Background: Lipid nanoparticles have been extensively studied for drug delivery of antifungal drugs,
especially for dermatophytosis treatments. They can accumulate in skin appendages and release drugs in a controlled
manner and also increase skin moisture, due to the formation of an occlusive film. Since moisture heavily
influences nail and skin permeability, these systems seem to pose great potential for antifungal drug delivery.
Methods: We therefore compare skin and nail physiopathological structure and discuss the potential use of lipid
nanoparticles in managing skin and nail mycoses, highlighting their unexplored use in onychomycosis.
Results: Structural features become particularly relevant when treating local skin/nail disorders. Nail plate represents
the most resistant barrier to the penetration of molecules. In recent years, at least 55 researches have been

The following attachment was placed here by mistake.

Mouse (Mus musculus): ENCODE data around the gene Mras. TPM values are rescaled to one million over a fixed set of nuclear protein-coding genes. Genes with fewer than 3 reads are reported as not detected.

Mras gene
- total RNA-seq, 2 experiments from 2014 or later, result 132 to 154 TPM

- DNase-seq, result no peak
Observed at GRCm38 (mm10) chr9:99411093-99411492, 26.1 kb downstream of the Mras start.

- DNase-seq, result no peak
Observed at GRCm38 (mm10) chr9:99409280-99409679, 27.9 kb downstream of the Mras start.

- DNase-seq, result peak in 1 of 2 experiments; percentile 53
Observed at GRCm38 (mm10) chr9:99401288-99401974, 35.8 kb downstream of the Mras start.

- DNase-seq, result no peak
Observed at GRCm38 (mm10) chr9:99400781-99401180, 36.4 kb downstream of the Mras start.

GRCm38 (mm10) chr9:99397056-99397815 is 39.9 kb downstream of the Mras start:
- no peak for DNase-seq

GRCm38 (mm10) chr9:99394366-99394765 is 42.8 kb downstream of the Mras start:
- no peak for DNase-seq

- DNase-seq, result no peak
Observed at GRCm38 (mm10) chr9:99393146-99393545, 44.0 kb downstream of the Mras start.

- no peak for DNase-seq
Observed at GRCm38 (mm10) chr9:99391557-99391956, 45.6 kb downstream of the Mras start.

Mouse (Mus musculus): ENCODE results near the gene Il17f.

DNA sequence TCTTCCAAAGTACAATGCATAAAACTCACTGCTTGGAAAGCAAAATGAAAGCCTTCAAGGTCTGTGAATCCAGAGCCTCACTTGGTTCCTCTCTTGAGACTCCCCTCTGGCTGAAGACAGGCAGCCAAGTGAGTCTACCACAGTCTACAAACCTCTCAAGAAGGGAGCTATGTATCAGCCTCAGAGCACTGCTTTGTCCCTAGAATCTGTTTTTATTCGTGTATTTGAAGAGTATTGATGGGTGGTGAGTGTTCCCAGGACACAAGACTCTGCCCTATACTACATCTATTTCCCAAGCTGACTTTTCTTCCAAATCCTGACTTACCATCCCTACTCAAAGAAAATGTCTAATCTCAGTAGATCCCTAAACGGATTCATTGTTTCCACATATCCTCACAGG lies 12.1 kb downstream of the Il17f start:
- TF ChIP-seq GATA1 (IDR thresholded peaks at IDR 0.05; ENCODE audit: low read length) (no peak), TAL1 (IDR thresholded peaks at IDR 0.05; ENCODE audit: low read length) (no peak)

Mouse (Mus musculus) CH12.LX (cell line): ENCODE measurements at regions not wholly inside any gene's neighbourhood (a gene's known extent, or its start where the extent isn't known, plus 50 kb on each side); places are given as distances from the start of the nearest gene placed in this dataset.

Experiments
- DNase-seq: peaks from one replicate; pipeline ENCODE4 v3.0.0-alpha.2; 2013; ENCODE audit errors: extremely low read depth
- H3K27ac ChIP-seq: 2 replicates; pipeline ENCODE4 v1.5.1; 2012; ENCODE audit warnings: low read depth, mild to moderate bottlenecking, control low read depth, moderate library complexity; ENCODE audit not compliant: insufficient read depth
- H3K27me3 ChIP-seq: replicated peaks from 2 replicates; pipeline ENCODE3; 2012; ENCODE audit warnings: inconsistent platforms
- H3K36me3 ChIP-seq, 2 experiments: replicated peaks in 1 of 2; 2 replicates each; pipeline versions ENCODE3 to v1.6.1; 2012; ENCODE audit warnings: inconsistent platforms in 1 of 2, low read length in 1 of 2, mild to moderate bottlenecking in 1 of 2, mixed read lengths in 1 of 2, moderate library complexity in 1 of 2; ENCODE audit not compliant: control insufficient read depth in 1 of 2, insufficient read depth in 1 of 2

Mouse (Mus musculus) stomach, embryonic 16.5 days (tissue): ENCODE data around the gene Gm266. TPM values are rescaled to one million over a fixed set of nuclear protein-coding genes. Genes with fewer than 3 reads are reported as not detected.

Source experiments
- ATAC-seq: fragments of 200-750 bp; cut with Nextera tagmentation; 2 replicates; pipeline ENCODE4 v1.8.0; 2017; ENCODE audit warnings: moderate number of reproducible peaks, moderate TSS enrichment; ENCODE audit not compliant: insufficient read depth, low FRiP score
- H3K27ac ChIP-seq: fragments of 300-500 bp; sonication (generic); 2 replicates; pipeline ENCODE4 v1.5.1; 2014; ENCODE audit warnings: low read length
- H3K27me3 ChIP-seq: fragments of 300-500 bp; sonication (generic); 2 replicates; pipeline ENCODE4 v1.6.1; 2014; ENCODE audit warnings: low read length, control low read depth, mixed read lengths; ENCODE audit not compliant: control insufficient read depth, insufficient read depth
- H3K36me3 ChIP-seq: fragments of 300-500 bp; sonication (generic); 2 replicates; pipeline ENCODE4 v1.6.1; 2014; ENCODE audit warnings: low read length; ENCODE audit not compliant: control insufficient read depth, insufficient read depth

reported about lipid nanoparticles and, antifungal drugs. They have focused on production methods and nanoparticle
ingredients influence on entrapment efficiency, fungal activity in vitro, stability, and drug release. Lipid
nanoparticles such as SLN and NLC have shown great results in permeating the skin. Currently, however, there is
just one study published using NLC applied directly to the nail plate. NLC containing voriconazole had a noteworthy
impact on the penetration depth of a nanoencapsulated drug, which allowed its deeper penetration into
porcine hooves than the unloaded drug.
Conclusion: Evidence of the success of SLN and NLC in achieving high encapsulation efficiencies of antifungals
and promoting cutaneous delivery indicates the potential of the systems in enhancing nail hydration and drug
penetration into the nail plate.